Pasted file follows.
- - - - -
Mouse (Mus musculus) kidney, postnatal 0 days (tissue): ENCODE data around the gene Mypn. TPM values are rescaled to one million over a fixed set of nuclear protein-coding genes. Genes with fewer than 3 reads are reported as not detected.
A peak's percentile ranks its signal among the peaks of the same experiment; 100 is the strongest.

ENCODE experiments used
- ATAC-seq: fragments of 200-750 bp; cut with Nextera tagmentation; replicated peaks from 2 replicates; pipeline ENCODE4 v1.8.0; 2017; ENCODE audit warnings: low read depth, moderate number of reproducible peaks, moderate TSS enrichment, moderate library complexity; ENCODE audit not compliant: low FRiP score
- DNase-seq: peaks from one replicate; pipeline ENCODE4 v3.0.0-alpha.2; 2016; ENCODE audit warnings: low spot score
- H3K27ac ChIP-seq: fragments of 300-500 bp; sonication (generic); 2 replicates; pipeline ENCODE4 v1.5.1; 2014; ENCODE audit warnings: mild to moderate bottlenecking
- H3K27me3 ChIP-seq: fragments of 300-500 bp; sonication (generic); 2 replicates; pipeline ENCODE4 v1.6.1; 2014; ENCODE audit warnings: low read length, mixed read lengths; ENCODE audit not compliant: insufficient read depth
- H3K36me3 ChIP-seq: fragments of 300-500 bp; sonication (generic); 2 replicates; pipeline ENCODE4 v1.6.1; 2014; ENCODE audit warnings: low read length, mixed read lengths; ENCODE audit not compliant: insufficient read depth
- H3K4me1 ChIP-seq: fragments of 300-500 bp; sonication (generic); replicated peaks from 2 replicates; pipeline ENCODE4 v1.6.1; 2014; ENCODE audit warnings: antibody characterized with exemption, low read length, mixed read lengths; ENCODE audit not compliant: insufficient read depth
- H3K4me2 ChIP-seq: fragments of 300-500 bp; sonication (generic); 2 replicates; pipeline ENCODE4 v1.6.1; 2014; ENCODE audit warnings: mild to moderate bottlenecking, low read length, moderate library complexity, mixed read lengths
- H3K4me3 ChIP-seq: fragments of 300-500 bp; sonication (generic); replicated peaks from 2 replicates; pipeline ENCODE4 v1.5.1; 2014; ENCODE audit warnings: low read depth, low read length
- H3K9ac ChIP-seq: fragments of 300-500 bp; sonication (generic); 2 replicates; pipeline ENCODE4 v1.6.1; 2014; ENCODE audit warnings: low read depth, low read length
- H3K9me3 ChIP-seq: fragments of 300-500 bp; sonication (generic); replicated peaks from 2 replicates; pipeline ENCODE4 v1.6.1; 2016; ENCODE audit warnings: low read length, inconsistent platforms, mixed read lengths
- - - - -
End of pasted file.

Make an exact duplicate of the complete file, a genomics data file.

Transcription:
Mouse (Mus musculus) kidney, postnatal 0 days (tissue): ENCODE data around the gene Mypn. TPM values are rescaled to one million over a fixed set of nuclear protein-coding genes. Genes with fewer than 3 reads are reported as not detected.
A peak's percentile ranks its signal among the peaks of the same experiment; 100 is the strongest.

ENCODE experiments used
- ATAC-seq: fragments of 200-750 bp; cut with Nextera tagmentation; replicated peaks from 2 replicates; pipeline ENCODE4 v1.8.0; 2017; ENCODE audit warnings: low read depth, moderate number of reproducible peaks, moderate TSS enrichment, moderate library complexity; ENCODE audit not compliant: low FRiP score
- DNase-seq: peaks from one replicate; pipeline ENCODE4 v3.0.0-alpha.2; 2016; ENCODE audit warnings: low spot score
- H3K27ac ChIP-seq: fragments of 300-500 bp; sonication (generic); 2 replicates; pipeline ENCODE4 v1.5.1; 2014; ENCODE audit warnings: mild to moderate bottlenecking
- H3K27me3 ChIP-seq: fragments of 300-500 bp; sonication (generic); 2 replicates; pipeline ENCODE4 v1.6.1; 2014; ENCODE audit warnings: low read length, mixed read lengths; ENCODE audit not compliant: insufficient read depth
- H3K36me3 ChIP-seq: fragments of 300-500 bp; sonication (generic); 2 replicates; pipeline ENCODE4 v1.6.1; 2014; ENCODE audit warnings: low read length, mixed read lengths; ENCODE audit not compliant: insufficient read depth
- H3K4me1 ChIP-seq: fragments of 300-500 bp; sonication (generic); replicated peaks from 2 replicates; pipeline ENCODE4 v1.6.1; 2014; ENCODE audit warnings: antibody characterized with exemption, low read length, mixed read lengths; ENCODE audit not compliant: insufficient read depth
- H3K4me2 ChIP-seq: fragments of 300-500 bp; sonication (generic); 2 replicates; pipeline ENCODE4 v1.6.1; 2014; ENCODE audit warnings: mild to moderate bottlenecking, low read length, moderate library complexity, mixed read lengths
- H3K4me3 ChIP-seq: fragments of 300-500 bp; sonication (generic); replicated peaks from 2 replicates; pipeline ENCODE4 v1.5.1; 2014; ENCODE audit warnings: low read depth, low read length
- H3K9ac ChIP-seq: fragments of 300-500 bp; sonication (generic); 2 replicates; pipeline ENCODE4 v1.6.1; 2014; ENCODE audit warnings: low read depth, low read length
- H3K9me3 ChIP-seq: fragments of 300-500 bp; sonication (generic); replicated peaks from 2 replicates; pipeline ENCODE4 v1.6.1; 2016; ENCODE audit warnings: low read length, inconsistent platforms, mixed read lengths